DIY implant brings hope to sufferers of Marfan's syndrome

Published date : 10 February 2011
Article date : 10 February 2011

ExoVasc aortic root support

As reported in The Engineer, UK engineer and Marfan’s syndrome sufferer Tal Golesworthy has developed a unique solution to combat one of the effects of the disease.

A serious complication associated with Marfan’s syndrome is aneurysmal dilatation or dissection of the ascending aorta. The traditional treatment for this is open repair with replacement of the aortic valve and ascending aorta. This procedure has significant morbidity and mortality and then requires lifelong anticoagulation.

An alternative is to place an external support around the aorta. Early attempts at producing aortic supports by US surgeon Francis Robicsek failed due to the difficulty of accurately replicating the shape of the patient's aorta. 

However, drawing on his background in research and development engineering, Golesworthy initiated the EARS (External Aortic Root Support) project to establish the feasibility of scanning the heart structure and using advances in computer-aided design and rapid prototyping to produce an accurate 3D model of the patient's aorta around which an aortic support could be tailored to fit.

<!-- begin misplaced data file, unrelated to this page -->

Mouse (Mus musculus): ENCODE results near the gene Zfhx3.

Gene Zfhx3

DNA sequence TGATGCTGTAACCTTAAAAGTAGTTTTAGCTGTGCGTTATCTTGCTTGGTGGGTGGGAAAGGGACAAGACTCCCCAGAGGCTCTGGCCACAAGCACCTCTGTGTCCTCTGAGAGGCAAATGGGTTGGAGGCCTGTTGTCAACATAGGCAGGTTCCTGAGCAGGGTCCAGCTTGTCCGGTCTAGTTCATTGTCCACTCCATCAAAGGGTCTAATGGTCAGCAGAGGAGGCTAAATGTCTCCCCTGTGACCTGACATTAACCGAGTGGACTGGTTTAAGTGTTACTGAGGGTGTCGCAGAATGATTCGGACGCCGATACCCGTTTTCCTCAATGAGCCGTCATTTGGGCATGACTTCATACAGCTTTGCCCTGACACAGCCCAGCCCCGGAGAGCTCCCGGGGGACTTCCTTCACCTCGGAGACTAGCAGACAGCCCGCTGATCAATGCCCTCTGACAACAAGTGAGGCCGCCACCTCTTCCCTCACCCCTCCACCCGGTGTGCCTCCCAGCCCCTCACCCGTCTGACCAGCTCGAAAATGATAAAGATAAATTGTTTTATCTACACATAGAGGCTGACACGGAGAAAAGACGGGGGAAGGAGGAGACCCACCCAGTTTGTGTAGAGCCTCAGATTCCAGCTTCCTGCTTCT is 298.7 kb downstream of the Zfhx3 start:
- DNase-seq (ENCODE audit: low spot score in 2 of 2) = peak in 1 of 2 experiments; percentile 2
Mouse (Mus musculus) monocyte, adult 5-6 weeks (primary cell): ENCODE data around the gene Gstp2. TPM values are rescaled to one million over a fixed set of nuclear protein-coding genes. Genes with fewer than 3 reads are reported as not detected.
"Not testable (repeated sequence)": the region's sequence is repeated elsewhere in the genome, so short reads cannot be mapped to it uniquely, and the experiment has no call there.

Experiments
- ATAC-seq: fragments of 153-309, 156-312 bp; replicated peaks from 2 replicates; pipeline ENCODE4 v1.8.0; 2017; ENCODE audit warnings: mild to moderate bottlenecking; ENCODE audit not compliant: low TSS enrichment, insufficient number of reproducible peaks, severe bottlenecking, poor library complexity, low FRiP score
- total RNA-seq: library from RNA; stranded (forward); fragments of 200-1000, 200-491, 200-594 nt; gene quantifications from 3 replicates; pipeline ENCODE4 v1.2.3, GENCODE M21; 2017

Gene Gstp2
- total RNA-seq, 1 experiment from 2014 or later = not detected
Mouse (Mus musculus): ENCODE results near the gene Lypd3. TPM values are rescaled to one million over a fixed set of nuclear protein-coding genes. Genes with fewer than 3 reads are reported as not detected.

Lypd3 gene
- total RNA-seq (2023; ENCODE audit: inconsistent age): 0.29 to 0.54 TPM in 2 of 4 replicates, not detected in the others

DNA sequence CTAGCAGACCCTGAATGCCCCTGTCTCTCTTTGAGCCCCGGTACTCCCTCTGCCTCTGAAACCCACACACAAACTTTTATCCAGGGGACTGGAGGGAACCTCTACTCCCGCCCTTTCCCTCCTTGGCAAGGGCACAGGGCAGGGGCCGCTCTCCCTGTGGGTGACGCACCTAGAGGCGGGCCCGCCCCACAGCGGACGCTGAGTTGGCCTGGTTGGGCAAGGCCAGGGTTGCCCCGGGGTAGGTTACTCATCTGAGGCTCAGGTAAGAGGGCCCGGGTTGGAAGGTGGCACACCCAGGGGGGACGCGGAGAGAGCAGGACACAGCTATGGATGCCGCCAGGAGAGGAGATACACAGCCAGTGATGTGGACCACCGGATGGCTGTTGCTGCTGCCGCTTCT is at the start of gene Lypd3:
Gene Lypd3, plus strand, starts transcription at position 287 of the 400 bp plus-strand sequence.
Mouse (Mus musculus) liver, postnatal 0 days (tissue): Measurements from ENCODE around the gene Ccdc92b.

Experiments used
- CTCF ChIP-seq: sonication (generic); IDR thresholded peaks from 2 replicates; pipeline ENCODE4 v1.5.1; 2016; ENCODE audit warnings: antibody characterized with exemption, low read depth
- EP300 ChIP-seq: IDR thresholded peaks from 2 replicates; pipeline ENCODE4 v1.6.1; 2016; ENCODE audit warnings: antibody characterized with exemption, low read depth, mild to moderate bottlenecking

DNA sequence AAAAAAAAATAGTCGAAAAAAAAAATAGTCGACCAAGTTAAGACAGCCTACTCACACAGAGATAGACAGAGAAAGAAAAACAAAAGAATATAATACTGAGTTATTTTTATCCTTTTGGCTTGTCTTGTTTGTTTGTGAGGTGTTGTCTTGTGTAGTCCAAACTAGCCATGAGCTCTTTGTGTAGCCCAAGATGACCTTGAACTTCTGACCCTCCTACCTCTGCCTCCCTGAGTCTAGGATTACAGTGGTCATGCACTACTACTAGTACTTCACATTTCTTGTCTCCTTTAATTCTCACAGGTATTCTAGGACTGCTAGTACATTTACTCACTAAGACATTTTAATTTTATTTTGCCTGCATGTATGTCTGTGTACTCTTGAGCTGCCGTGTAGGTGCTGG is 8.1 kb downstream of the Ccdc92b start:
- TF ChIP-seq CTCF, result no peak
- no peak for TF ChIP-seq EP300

Two years later Golesworthy became the first patient to have the new aortic support implanted and it has now been implanted successfully in more than 20 patients. The device completed its clinical trial in June 2009 and is now commercially avaialble as the ExoVasc
 distributed by Exstent Ltd.




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